Proofreading can be skewed based on our mood, our level of fatigue, as well as our mindset. If you think you are not going to do a good job of proofreading, then you probably won’t.
I frequently proofread for clients and friends, and when I write, I find it over-the-top difficult to proofread my own work if I don’t follow my system.
Do not complete a final proofread as soon as you’ve finished writing the piece. Always set your work aside. Proofread your work hours later.
When you proofread your finished product immediately, your eyes have a tendency to see what you want them to see. You do not see the depth of your grammar, spelling, or even the flow of your words. You hear the story or words as you intended to write them, not as you actually wrote them.
2. Read backward
Seriously. Read your work in a different order than you wrote it. This fools your mind into seeing it as a fresh piece, and this opens your eyes to see glaring mistakes such as misspellings, repeated words, and incorrect formatting.
3. Change the format
Print the piece out. Read it on paper. Or, read the piece on a different computer (on mobile – your phone, or on a tablet). Looking at your work in a different format helps you to see the writing with fresh eyes. Go as far as changing the font or the color of the print, anything that helps you to see the work through a different set of lenses.
4. Read your work out loud
This is key! Read the piece out loud in a natural voice. When you stumble while reading sentences, you’ll know the sentence is structured poorly. As you read out loud, you might find yourself saying, “Wait!…What?…This makes no sense!” Bingo! You’ve spotted an area of your writing that needs correction or clarification.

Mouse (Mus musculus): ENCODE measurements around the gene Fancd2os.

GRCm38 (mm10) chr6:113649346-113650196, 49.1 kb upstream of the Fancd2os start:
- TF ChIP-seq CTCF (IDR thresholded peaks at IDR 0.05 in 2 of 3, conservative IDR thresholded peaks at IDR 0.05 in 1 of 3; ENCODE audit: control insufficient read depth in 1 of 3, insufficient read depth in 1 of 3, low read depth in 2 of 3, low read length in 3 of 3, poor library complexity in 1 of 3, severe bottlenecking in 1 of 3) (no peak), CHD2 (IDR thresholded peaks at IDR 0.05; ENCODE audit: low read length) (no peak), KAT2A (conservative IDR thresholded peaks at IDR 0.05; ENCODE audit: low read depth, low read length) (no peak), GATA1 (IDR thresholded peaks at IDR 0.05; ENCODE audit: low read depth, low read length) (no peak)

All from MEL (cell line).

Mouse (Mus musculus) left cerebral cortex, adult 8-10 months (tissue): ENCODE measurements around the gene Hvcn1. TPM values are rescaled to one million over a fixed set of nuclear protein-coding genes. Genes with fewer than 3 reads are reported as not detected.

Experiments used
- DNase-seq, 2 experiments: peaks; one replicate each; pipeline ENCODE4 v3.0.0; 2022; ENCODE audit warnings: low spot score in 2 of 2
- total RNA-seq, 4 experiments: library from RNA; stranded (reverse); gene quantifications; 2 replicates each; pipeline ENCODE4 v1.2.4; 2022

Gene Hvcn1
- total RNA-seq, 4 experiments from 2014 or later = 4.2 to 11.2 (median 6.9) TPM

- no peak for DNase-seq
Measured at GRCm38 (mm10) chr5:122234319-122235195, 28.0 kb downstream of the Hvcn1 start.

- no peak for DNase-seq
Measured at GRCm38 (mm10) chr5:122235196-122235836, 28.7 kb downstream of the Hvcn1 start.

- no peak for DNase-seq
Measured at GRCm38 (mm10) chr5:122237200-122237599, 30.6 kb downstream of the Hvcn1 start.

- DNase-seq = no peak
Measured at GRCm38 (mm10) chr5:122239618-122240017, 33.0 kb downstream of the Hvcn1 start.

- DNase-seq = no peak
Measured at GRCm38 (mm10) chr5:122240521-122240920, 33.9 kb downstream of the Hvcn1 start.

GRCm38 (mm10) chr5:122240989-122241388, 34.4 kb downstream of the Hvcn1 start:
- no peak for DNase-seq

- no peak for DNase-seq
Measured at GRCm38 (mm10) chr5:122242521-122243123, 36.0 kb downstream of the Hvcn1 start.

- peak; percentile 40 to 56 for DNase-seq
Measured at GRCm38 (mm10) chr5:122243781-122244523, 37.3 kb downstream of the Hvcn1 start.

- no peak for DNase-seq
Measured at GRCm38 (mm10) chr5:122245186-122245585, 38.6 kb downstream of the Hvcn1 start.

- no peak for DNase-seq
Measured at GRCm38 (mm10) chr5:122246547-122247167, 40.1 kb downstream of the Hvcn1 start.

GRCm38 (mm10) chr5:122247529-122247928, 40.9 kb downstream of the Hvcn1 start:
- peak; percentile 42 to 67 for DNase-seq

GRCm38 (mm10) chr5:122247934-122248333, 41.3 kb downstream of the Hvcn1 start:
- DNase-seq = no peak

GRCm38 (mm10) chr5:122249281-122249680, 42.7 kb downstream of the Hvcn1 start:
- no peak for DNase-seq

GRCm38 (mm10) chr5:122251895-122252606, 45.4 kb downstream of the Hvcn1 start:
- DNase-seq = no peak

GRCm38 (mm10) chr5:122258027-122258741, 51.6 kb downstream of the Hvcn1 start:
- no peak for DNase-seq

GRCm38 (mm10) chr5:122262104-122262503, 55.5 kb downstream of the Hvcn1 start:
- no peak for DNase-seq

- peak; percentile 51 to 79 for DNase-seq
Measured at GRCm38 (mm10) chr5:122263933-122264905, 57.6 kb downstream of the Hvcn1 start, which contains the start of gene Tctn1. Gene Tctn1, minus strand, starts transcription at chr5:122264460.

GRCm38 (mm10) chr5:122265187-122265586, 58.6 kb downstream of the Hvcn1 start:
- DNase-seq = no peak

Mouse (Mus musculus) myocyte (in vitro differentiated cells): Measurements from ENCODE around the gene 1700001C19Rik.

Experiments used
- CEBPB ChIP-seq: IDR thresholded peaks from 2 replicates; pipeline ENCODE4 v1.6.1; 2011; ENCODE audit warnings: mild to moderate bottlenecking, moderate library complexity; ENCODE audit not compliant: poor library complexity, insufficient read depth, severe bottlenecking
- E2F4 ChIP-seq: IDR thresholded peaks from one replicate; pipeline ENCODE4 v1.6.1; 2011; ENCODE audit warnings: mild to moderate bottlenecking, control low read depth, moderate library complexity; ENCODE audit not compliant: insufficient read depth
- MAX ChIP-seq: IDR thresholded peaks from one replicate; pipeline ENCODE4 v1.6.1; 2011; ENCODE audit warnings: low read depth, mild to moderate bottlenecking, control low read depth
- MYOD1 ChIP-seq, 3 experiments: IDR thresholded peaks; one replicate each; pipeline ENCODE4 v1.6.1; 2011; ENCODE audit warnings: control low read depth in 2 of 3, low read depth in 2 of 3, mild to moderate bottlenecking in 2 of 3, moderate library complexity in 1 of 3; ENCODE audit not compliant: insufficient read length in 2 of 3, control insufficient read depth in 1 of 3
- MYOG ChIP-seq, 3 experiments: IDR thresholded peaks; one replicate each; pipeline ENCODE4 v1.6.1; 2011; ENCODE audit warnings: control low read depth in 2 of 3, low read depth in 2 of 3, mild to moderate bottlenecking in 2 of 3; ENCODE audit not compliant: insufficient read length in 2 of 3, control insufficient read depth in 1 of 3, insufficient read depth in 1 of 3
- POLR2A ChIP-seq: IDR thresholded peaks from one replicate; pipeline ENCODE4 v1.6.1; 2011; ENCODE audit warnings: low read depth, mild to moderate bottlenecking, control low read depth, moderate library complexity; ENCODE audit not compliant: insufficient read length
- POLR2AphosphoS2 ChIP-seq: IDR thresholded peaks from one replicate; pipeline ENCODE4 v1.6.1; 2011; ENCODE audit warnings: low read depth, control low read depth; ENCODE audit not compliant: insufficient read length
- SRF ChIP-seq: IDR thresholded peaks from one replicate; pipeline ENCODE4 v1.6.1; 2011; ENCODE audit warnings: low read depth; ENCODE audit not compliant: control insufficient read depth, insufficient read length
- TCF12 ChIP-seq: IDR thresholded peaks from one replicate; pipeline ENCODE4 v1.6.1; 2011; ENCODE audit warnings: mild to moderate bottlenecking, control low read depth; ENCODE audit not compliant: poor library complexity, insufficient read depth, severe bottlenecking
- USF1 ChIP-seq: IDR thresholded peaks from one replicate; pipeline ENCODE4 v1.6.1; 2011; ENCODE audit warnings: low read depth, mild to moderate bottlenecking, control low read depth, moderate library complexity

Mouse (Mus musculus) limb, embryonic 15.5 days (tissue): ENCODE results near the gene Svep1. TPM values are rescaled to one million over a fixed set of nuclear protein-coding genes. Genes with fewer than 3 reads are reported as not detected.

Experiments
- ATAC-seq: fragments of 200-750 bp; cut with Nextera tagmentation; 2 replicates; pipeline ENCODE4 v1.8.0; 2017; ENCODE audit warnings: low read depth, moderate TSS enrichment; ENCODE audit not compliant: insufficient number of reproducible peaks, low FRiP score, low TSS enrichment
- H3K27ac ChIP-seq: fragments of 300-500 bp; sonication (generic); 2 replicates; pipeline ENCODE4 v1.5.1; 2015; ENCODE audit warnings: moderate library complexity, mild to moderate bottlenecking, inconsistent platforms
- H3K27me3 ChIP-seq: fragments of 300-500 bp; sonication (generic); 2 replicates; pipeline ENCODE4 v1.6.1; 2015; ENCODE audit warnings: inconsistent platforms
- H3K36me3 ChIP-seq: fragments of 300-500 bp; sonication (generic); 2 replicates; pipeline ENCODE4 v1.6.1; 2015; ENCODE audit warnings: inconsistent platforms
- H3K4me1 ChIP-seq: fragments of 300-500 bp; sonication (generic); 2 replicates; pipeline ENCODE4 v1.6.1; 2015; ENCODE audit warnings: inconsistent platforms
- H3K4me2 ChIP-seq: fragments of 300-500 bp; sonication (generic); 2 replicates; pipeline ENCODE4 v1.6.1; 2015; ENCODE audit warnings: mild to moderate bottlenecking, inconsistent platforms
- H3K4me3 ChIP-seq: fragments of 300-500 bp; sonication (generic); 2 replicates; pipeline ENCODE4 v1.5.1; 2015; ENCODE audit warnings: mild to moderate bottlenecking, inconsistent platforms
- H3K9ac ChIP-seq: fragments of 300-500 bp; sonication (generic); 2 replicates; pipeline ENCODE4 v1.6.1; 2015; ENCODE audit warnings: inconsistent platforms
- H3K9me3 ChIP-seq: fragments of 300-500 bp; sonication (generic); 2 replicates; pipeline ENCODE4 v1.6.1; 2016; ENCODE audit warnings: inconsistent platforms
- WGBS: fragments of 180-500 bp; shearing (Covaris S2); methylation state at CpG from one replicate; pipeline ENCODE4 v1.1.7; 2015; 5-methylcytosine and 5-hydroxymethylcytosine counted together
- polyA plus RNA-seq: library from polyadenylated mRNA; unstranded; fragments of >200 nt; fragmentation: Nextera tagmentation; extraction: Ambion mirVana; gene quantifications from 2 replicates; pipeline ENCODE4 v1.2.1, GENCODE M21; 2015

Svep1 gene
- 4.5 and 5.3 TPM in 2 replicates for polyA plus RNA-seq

5. Read it again
Read your work multiple times. If you are not comfortable with the piece after a second reading, put it aside until you are rested, then read it again.
6. When in doubt…ask a proofreader
After re-reading several times, if you feel you might have missed errors, or if you feel you have what I call “fuzzy” muddy writing, ask someone else to read your piece. It can be painful when someone changes your words, or recommends a complete string of corrections, but, you’ll learn from it, and your finished writing will be completed with clarity. Remember, the world listens and holds interest when your writing is error free!
A good proofreader will either edit, if you’ve instructed them to do so, or they will make suggestions for correction. People that proofread on a regular basis have well-trained “eagle eyes” for sentence structure, grammar, and spelling. Don’t miss out on help!
(Note: This blog post is for the basic practice of self-proofreading. When I proofread for a client much more is involved. In short, a proofreader/editor should complete more than one read-through, a spelling check, a grammar check, a check of all links, a fact check (if client requests), ensure the piece flows well, and that it includes only pertinent information – no drifting off-topic.)